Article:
At that time, the AMPTP said it would be willing to hold similar informal talks with the guild. As the WGA said it would first carefully scrutinize the DGA deal, divisions within the guild began to emerge. A number of top writers, including some so-called "showrunners," publicly and privately expressed approval of some elements of the deal negotiated by the directors. Other writers, also including some big names, have insisted the DGA got shortchanged on "new media" compensation issues and want to hold fast.
The writers' union started informal talks on Jan. 23. Messrs. Iger and Chernin again played a key role. As negotiations continued on Friday, the guild presented the broad outline of a deal to strike captains. A deal was finalized and the guild sent a letter to its members recommending the new contract in the early hours of Saturday.
Meanwhile, the Screen Actors Guild (SAG), whose contract expires June 30, has been railing against the deal cut by the DGA saying it's not necessarily a good contract for the 120,000-member actors' union. It is unclear what course of action SAG will now take.
In its letter, the guild said: "We must support our brothers and sisters in SAG who, as their contract expires in less than five months, will be facing many of the same challenges we have endured." Noting the writers' "new collective power," the guild added: "there is much yet to be done and we intend to use all the techniques and relationships we've developed in this strike to make it happen."
The guild said its proposed contract would run through May 1, 2011.
Letter to Writers Guild Members
February 9, 2008 1:26 p.m.
Text of letter announcing tentative deal to members of the Writers Guild of America, dated Feb. 9.
To Our Fellow Members,
We have a tentative deal.
It is an agreement that protects a future in which the Internet becomes the primary means of both content creation and delivery. It creates formulas for revenue-based residuals in new media, provides access to deals and financial data to help us evaluate and enforce those formulas, and establishes the principle that, "When they get paid, we get paid."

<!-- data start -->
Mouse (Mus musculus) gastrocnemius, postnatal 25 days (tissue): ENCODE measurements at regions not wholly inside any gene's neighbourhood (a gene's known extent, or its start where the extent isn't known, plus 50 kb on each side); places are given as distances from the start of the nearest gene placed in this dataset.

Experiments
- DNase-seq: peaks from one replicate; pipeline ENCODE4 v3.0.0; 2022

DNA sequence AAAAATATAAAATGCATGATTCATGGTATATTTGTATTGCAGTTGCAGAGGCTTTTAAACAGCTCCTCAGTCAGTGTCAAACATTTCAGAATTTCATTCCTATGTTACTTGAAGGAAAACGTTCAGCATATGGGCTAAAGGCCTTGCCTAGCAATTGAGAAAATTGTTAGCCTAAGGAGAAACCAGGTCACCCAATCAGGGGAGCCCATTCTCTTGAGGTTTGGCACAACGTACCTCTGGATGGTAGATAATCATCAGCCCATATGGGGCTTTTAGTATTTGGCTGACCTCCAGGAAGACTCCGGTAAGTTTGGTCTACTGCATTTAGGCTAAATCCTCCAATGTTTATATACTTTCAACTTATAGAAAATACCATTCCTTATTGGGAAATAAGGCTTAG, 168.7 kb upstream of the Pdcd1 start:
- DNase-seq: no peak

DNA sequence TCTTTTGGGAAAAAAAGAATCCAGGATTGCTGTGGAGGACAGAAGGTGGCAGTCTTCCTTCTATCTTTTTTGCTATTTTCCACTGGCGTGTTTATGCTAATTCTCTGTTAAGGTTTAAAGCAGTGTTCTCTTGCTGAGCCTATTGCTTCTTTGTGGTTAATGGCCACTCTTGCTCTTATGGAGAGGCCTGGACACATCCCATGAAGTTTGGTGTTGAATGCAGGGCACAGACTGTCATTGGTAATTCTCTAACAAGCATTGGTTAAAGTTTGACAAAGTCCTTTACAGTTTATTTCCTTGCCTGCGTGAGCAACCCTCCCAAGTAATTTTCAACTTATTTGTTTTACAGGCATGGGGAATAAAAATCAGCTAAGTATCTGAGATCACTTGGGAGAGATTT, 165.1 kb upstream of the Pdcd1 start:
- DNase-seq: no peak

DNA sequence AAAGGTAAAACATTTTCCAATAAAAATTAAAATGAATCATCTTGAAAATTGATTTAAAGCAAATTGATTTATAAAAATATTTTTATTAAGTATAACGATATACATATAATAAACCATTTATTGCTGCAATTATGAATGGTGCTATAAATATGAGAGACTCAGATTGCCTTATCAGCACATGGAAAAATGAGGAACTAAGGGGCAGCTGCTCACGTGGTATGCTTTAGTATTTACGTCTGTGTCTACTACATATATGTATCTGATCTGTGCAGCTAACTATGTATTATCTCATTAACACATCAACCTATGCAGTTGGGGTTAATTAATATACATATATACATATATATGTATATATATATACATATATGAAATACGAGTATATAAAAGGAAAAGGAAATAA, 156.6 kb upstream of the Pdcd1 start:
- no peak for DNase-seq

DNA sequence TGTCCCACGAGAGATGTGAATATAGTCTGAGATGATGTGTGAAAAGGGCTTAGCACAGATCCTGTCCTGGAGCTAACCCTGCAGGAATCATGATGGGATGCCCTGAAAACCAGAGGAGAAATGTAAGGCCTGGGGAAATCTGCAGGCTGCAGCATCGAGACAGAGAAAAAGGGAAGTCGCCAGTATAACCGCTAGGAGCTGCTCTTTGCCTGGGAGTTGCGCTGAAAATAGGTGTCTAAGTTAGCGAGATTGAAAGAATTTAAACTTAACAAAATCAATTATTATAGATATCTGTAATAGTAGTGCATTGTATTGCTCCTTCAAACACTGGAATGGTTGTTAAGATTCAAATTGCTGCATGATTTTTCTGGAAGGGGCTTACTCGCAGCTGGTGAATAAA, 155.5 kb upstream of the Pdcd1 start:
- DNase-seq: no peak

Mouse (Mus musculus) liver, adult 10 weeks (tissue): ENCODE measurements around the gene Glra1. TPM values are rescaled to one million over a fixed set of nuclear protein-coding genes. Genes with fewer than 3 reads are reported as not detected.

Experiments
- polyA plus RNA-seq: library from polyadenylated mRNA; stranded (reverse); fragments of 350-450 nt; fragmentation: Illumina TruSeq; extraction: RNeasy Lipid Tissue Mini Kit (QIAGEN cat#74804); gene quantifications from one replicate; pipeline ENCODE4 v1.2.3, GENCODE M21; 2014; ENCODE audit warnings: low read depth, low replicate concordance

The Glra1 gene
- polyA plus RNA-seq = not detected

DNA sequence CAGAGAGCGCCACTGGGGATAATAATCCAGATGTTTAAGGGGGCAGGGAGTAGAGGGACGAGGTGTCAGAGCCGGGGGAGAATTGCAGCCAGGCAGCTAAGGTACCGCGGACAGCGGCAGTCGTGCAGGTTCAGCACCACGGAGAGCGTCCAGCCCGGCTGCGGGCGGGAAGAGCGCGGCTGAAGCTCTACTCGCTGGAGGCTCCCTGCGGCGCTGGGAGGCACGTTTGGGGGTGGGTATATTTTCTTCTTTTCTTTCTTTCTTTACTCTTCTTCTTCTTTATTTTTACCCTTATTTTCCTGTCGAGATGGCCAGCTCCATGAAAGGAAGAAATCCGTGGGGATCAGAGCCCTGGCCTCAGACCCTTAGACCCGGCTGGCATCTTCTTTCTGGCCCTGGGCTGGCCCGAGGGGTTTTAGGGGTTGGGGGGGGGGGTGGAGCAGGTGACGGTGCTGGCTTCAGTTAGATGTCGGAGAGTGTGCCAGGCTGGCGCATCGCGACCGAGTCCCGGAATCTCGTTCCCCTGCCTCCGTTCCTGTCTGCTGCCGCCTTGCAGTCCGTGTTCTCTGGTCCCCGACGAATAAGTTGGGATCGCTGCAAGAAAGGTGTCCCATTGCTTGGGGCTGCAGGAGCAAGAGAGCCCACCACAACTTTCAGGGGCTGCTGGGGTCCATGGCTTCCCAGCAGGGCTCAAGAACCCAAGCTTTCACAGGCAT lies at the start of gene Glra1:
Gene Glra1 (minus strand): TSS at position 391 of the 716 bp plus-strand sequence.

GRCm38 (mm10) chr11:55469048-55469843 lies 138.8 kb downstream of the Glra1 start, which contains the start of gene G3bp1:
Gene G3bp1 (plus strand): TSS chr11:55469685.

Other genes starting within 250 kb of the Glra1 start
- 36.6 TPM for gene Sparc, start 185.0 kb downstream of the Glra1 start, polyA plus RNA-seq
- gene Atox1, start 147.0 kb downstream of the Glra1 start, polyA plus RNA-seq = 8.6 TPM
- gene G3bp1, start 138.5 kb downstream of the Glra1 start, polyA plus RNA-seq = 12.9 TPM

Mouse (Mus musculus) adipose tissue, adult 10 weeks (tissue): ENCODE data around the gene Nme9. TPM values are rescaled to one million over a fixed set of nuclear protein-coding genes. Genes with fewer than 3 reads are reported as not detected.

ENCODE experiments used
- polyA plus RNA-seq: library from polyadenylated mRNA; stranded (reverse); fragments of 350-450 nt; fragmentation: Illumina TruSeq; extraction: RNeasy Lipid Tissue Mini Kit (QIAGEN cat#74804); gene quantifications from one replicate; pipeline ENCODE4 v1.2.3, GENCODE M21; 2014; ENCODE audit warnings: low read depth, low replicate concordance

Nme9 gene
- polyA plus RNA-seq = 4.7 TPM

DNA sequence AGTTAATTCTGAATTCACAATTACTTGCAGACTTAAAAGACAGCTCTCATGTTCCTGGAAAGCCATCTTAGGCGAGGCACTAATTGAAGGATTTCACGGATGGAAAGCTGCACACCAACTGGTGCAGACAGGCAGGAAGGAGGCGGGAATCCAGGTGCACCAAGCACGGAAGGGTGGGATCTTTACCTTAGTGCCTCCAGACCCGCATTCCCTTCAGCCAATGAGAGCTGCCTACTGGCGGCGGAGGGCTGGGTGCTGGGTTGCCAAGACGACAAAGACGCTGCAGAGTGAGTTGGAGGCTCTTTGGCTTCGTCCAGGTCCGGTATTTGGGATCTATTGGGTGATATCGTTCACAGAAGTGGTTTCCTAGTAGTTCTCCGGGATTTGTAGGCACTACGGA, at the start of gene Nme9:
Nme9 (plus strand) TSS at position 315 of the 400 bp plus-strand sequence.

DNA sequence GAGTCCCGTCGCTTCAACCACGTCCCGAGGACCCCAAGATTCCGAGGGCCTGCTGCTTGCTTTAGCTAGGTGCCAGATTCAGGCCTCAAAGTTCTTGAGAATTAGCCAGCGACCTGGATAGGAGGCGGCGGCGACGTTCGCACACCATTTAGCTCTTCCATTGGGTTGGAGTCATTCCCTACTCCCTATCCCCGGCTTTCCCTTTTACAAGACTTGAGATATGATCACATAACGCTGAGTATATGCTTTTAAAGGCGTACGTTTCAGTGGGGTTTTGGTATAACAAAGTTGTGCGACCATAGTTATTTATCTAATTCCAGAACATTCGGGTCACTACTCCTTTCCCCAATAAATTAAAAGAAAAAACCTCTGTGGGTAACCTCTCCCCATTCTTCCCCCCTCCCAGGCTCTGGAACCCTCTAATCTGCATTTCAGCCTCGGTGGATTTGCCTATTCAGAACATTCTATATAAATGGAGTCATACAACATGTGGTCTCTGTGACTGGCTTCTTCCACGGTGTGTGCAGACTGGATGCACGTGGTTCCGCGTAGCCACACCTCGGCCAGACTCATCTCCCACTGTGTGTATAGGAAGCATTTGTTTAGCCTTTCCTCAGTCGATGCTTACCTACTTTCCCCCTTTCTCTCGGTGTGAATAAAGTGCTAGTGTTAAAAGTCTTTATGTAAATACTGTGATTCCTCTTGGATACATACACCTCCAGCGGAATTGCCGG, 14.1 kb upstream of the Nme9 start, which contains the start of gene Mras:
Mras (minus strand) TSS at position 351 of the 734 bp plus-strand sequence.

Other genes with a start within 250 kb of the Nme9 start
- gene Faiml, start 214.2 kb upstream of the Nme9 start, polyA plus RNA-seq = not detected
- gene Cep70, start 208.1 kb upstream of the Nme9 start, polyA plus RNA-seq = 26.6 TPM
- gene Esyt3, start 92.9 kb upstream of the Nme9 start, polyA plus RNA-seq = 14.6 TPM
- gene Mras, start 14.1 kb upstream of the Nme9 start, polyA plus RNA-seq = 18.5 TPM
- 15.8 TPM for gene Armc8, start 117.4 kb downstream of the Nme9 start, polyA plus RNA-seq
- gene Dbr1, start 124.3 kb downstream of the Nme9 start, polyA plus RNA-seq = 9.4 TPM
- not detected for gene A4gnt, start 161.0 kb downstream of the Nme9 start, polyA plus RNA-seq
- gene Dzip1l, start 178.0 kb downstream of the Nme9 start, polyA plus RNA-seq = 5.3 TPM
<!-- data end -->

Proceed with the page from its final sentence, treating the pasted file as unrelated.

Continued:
Specific terms of the agreement are described in the summary on our website and will be further discussed at our Saturday membership meetings on both coasts. At those meetings we will also discuss how we will proceed regarding ratification of this agreement and lifting the restraining order that ends the strike.
Less than six months ago, the AMPTP wanted to enact profit-based residuals, defer all Internet compensation in favor of a study, forever eliminate "distributor's gross" valuations, and enforce 39 pages of rollbacks to compensation, pension and health benefits, reacquisition, and separated rights. Today, thanks to three months of physical resolve, determination, and perseverance, we have a contract that includes WGA jurisdiction and separated rights in new media, residuals for Internet reuse, enforcement and auditing tools, expansion of fair market value and distributor's gross language, improvements to other traditional elements of the MBA, and no rollbacks.
Over these three difficult months, we shut down production of nearly all scripted content in TV and film and had a serious impact on the business of our employers in ways they did not expect and were hard pressed to deflect. Nevertheless, an ongoing struggle against seven, multinational media conglomerates, no matter how successful, is exhausting, taking an enormous personal toll on our members and countless others. As such, we believe that continuing to strike now will not bring sufficient gains to outweigh the potential risks and that the time has come to accept this contract and settle the strike.
Much has been achieved, and while this agreement is neither perfect nor perhaps all that we deserve for the countless hours of hard work and sacrifice, our strike has been a success. We activated, engaged, and involved the membership of our Guilds with a solidarity that has never before occurred. We developed a captains system and a communications structure that used the Internet to build bonds within our membership and beyond. We earned the backing of other unions and their members worldwide, the respect of elected leaders and politicians throughout the nation, and the overwhelming support of fans and the general public. Our thanks to all of them, and to the staffs at both Guilds who have worked so long and patiently to help us all.
There is much yet to be done and we intend to use all the techniques and relationships we've developed in this strike to make it happen. We must support our brothers and sisters in SAG who, as their contract expires in less than five months, will be facing many of the same challenges we have just endured. We must further pursue new relationships we have established in Washington and in state and local governments so that we can maintain leverage against the consolidated multinational conglomerates with whom we bargain. We must be vigilant in monitoring the deals that are made in new media so that in the years ahead we can enforce and expand our contract. We must fight to get decent working conditions and benefits for writers of reality TV, animation, and any other genre in which writers do not have a WGA contract.
Most important, however, is to continue to use the new collective power we have generated for our collective benefit. More than ever, now and beyond, we are all in this together.
Writers Guild of America, East
Patric M. Verrone
Writers Guild of America, West